What is in this article?:
- Peanut growers face major price pressure
- Exports helping with surplus
• Call it a major league problem, or the world series of carryovers — massive peanut supplies have the pipeline clogged for months to come.
Exports helping with surplus
Fortunately, exports, including large sales to China and Europe, will help consume much of the surplus.
Spearman said both regions got back into the U.S. market after prices dropped to $450 and below. "China likes our high quality peanuts for their cooking oil," he said.
There are projections of 600,000 tons of U.S. export sales. But if Argentina has a short peanut crop, that could reach 800,000 tons.
Spearman added that U.S. shellers may require nine months to wade through surplus peanuts in storage before reducing stocks. "A lot will depend on whether farmers hold peanuts in storage and wait for higher prices, or move them through the government loan program at $385 per ton," he said.
Planted acres are projected in the 1.16 million to 1.2 million range, with USDA projections out March 28.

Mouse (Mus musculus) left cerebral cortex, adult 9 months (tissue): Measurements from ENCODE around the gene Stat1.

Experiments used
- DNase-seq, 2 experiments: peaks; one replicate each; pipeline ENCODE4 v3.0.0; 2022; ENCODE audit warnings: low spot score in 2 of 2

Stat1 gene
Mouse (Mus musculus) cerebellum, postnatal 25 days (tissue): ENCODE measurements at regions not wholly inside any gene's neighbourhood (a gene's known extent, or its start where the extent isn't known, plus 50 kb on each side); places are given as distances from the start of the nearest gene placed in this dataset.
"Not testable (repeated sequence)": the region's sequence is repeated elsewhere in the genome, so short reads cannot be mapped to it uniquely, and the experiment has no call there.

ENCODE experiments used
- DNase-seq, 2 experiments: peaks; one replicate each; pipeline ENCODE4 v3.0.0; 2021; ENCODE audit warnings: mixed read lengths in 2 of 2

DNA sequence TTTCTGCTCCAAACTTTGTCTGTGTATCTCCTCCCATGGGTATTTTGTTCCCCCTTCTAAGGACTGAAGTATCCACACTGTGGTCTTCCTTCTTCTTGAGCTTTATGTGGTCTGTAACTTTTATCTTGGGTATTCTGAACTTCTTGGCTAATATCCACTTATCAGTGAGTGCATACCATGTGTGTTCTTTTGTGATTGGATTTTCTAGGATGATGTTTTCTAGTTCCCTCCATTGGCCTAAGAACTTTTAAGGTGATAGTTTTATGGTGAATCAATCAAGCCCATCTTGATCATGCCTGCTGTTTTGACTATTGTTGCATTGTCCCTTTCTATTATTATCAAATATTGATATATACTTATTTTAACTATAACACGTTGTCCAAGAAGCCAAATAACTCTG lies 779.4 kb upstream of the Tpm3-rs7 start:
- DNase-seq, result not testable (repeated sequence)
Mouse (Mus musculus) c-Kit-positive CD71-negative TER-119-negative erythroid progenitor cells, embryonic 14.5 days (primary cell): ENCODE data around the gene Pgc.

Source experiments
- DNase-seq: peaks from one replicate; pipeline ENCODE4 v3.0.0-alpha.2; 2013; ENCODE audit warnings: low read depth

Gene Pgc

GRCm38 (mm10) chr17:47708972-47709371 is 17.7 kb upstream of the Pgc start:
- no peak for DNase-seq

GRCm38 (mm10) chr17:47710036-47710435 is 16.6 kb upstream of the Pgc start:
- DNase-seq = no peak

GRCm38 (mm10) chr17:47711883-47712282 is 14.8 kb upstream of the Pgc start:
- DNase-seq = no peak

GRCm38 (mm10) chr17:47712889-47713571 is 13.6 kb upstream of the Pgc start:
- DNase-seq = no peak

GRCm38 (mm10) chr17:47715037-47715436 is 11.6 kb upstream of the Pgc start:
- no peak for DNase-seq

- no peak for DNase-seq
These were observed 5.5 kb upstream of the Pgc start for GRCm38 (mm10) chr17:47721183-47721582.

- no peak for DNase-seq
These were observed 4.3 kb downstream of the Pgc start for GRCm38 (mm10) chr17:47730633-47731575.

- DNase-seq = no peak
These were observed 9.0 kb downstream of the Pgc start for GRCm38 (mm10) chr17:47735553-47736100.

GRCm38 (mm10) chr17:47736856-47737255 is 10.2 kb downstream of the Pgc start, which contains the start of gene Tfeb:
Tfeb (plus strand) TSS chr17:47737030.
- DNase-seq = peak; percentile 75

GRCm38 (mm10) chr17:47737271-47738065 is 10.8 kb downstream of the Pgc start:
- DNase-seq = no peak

The 1.2 million acreage level, sought by shellers, would produce about a 2.2-million-ton crop, Spearman said.
"A lot will depend on cotton prices and peanut prices," he noted. "If cotton is at 85 cents to 90 cents and peanuts are at $450, we will see more cotton acres.
" Texas peanut acres are projected at about 110,000, down about 15 percent, while Oklahoma acres are forecast at about 20,000, down from 22,000 for 2012.
Mike Kubicek, executive director of the Oklahoma Peanut Commission, said there remains demand for high oleic peanuts grown in Oklahoma and Texas, so acres with those varieties should remain steady.
Enhanced peanut promotion campaigns through the National Peanut Board should increase domestic demand, said Bob Parker, NPB president and CEO.
"Health and wellness, and flavor and value" are keys areas of the campaign, he said, pointing out that NPB's "peanut butter for breakfast program is a great opportunity for consumers to eat more peanuts."
Parker said that even though only 0.6 percent of the population suffers from peanut allergies, "we have a public relations problem because there is a huge gut reaction" by some to ban or limit peanuts in schools, airline flights and other public areas.
“However, thanks to overall efforts by NPB to educate consumers and food service providers, peanut butter consumption has increased steadily the past decade, Parker said.
Spearman said the peanut industry is hoping the next farm bill maintains a good peanut marketing loan program, crop insurance, research funding and export promotion. "The MAP (market assistance program) helps generate our foreign sales," he said.
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